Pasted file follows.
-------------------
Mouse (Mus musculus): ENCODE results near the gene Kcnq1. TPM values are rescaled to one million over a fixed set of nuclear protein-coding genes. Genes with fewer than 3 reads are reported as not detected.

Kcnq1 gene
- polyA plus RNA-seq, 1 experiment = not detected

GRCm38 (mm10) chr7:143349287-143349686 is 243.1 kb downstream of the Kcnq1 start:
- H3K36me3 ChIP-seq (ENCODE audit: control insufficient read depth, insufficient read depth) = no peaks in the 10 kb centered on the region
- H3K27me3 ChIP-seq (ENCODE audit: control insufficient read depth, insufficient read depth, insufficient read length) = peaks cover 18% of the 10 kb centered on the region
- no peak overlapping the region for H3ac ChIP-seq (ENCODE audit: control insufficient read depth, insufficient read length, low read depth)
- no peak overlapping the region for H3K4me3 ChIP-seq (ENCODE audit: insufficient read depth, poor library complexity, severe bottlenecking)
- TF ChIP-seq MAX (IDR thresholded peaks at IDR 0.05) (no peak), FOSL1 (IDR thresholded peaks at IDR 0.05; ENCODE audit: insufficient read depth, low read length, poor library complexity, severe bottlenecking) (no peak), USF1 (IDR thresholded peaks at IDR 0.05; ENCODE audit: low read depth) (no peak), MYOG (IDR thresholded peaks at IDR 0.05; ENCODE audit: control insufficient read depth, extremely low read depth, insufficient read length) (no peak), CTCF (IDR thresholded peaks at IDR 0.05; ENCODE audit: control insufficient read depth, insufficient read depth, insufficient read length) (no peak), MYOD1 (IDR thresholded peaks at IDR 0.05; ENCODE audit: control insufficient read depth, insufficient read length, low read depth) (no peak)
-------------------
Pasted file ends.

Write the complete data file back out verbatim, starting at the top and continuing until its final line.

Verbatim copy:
Mouse (Mus musculus): ENCODE results near the gene Kcnq1. TPM values are rescaled to one million over a fixed set of nuclear protein-coding genes. Genes with fewer than 3 reads are reported as not detected.

Kcnq1 gene
- polyA plus RNA-seq, 1 experiment = not detected

GRCm38 (mm10) chr7:143349287-143349686 is 243.1 kb downstream of the Kcnq1 start:
- H3K36me3 ChIP-seq (ENCODE audit: control insufficient read depth, insufficient read depth) = no peaks in the 10 kb centered on the region
- H3K27me3 ChIP-seq (ENCODE audit: control insufficient read depth, insufficient read depth, insufficient read length) = peaks cover 18% of the 10 kb centered on the region
- no peak overlapping the region for H3ac ChIP-seq (ENCODE audit: control insufficient read depth, insufficient read length, low read depth)
- no peak overlapping the region for H3K4me3 ChIP-seq (ENCODE audit: insufficient read depth, poor library complexity, severe bottlenecking)
- TF ChIP-seq MAX (IDR thresholded peaks at IDR 0.05) (no peak), FOSL1 (IDR thresholded peaks at IDR 0.05; ENCODE audit: insufficient read depth, low read length, poor library complexity, severe bottlenecking) (no peak), USF1 (IDR thresholded peaks at IDR 0.05; ENCODE audit: low read depth) (no peak), MYOG (IDR thresholded peaks at IDR 0.05; ENCODE audit: control insufficient read depth, extremely low read depth, insufficient read length) (no peak), CTCF (IDR thresholded peaks at IDR 0.05; ENCODE audit: control insufficient read depth, insufficient read depth, insufficient read length) (no peak), MYOD1 (IDR thresholded peaks at IDR 0.05; ENCODE audit: control insufficient read depth, insufficient read length, low read depth) (no peak)